In the classic paradigm of central tolerance, thymocytes with specificity for self-antigens are deleted during development, thereby leaving the peripheral T cell repertoire devoid of any cells capable of reacting to self- tissues. While the significance of this mechanism in preventing autoimmunity is well established, growing evidence indicates that many self-antigen specific T cells routinely escape deletion and populate the peripheral T cell repertoire without causing disease. This is especially likely in the case of tissue-restricted self-antigens that are poorly expressed in the thymus. How peripheral self-antigen specific T cells remain tolerant in the presence of their cognate antigen poses an intriguing question as these cells are likely involved in autoimmunity as well as anti-tumor immunity. Due to the severe limitations of monoclonal TCR transgenic T cell systems to accurately model complex polyclonal populations of antigen-specific T cells, several fundamental questions about self-antigen specific T cells remain unresolved. First, it is unclear to what extent central tolerance mechanisms such as clonal deletion and regulatory T cell (Treg) development play in the regulation of T cell reactivity to tissue-restricted self-antigens. Furthermore, it is unclear whether self-antigen specific conventional T cells (Tconv) present in the periphery are simply ignorant of their antigen, functionally anergic, or actively suppressed by Treg cells. We have developed powerful experimental systems involving peptide:MHC tetramer-based cell enrichment techniques and tissue-restricted antigen transgenic mice that allow us to directly characterize rare polyclonal populations of self-antigen specific T cells that naturally arise in endogenous repertoires. These tools will enable us to investigate these issues at an unprecedented level of physiological significance. We hypothesize that deletional tolerance of self-antigen specific T cells is far less extensive than previously appreciated, particularly in the case of tissue-restricted self-antigens, and accordingly, the peripheral repertoire of T cells is normally populated with numerous potentially self-reactive clones. We believe that self-antigen specific CD4+ T cells preferentially adopt a Treg lineage fate during development, and these cells suppress their Tconv counterparts in the periphery to establish tolerance within the overall self-antigen specific population. We will test this hypothesis by pursuing the following initial specific aims: 1) Determine how thymic selection shapes the peripheral repertoire of CD4+ T cells specific for tissue- restricted self-antigens, and 2) Determine how steady state tolerance is maintained in peripheral populations of self-antigen specific CD4+ T cells. The achievement of these aims will greatly improve our understanding of how non-deletional mechanisms of peripheral T cell tolerance are normally established for self-antigens in the steady state, and how we may exploit this information for therapeutic purposes.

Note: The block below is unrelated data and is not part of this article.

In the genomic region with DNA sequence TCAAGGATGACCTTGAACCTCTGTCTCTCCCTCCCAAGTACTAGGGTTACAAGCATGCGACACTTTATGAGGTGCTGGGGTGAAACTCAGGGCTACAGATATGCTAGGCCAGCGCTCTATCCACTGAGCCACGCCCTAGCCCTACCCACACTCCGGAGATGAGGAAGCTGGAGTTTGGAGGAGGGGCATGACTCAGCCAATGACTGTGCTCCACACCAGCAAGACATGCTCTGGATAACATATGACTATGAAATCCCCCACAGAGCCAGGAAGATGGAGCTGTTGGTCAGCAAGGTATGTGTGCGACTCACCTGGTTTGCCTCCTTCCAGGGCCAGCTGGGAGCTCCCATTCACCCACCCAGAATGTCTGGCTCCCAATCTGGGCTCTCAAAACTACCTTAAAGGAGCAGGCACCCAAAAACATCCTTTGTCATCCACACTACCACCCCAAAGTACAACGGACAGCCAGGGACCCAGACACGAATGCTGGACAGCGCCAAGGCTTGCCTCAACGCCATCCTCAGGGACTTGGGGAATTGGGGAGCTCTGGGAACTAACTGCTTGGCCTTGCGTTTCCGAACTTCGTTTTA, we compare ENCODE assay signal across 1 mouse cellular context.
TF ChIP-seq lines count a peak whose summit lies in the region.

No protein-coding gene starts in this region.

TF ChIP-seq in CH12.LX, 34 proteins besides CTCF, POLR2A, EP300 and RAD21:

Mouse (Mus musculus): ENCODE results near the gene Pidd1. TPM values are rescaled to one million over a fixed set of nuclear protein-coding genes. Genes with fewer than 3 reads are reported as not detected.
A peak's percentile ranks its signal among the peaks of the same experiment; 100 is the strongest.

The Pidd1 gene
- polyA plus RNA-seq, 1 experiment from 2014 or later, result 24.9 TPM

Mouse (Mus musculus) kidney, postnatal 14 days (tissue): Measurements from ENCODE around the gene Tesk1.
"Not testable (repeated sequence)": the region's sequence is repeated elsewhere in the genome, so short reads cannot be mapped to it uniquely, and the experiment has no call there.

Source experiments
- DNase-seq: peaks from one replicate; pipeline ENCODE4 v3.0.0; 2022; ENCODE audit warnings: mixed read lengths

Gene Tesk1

Public Health Relevance

Autoimmune diseases collectively afflict as many as 50 million people in the U.S. alone, causing chronic and debilitating symptoms that create enormous social and economic burdens to society. This proposal investigates how the immune system controls potentially autoreactive T cells that normally exist in the body. The resulting findings will provide new insights into how immune tolerance to specific targets may eventually be manipulated to treat autoimmunity.

National Institute of Health (NIH)
National Institute of Allergy and Infectious Diseases (NIAID)
Research Project (R01)
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Transplantation, Tolerance, and Tumor Immunology (TTT)
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Lapham, Cheryl K
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Massachusetts General Hospital
United States
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